Literary Monsters: the Rape of Mankind

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Literary Monsters: The Rape of Humanity

In his essay Monster Culture (Seven Theses), Jeffrey Jerome Cohen outlines seven defining characteristics of the literary monster. He makes the claim that literary monsters are each possessed of these seven theses, which act as a common denominator across monster culture. While each of these theses is present, there is one aspect of monster culture that Cohen fails to discuss, and that is prevalent in enough different monster works that it warrants attention. Throughout literary monster culture, the act of monster brutality and violence is often described in a sexual nature or stemming from a sexual motive. The monster brutality can be viewed as a figurative rape of the characters who are opposed to the monster. This is made easily clear in Dracula and fairly obvious in subsequent vampire stories, but a closer reading of less obvious texts will reveal sexual undertones in the acts of violence. This discussion will look at the presence of sexually-natured brutality in Dracula and “Vampires in the Lemon Grove,” two very different vampire stories, the physical act of rape in “The Company of Wolves,” and the underlying sexual innuendos present in the movie Aliens.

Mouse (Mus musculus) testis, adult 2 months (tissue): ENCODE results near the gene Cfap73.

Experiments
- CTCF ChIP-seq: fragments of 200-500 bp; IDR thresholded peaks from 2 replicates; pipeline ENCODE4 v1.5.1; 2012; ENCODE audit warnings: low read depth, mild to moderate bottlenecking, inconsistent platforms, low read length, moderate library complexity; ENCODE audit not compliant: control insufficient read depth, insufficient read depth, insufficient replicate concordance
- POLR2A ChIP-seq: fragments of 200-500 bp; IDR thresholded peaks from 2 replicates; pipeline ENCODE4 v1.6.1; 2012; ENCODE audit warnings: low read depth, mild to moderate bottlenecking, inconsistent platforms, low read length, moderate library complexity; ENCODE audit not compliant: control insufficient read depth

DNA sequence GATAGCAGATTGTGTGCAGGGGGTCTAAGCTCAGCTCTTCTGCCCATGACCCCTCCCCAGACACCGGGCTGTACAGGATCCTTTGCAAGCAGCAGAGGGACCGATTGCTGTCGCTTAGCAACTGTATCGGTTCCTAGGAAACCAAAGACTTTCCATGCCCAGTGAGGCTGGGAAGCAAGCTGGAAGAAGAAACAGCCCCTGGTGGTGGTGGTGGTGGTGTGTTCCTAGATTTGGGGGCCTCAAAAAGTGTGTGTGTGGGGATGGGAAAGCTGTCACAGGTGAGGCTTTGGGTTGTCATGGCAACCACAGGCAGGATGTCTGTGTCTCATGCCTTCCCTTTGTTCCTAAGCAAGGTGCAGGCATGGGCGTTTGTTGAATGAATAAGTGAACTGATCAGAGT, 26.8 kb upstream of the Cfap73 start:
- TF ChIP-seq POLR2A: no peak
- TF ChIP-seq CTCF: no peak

One of the dominant themes in Bram Stoker’s Dracula is that of sexuality, as to be expected of a monster that relies so heavily on blood. Blood, itself, is symbolic of sexuality and the loss of female virginity. Stoker establishes the blood as something intimate and sensual, sexual, when Lucy receives blood transfusions from Arthur, Van Helsing, and Seward. Arthur, Lucy’s fiancée, delivers the first transfusion, and the characters note the direct parallels between Arthur and Lucy’s transfusion and sexual intercourse. There is an exchange of fluids from Arthur’s body into Lucy’s, and afterwards Arthur feels spent of energy while Lucy’s skin appears revitalized. The metaphor is further strengthened by Van Helsing and Seward both feeling it improper for



Cited: Carter, Angela. Bloody Chamber and Other Stories. New York: VINTAGE (RAND), 2006. Cohen, Jeffrey Jerome. "Monster Culture (Seven Theses)." Monster Theory. Ed. Jeffrey Jerome Cohen. Minneapolis: University of Minnesota Press, 1996. Russel, Karen, “Vampires in the Lemon Grove.” The Best American Short Stories, Boston, Houghton Mifflin Company, 2008 Stoker, Bram, Dracula. New York, HarperCollins, 2000. Illustrated by Barry Moser; afterword by Peter Glassman

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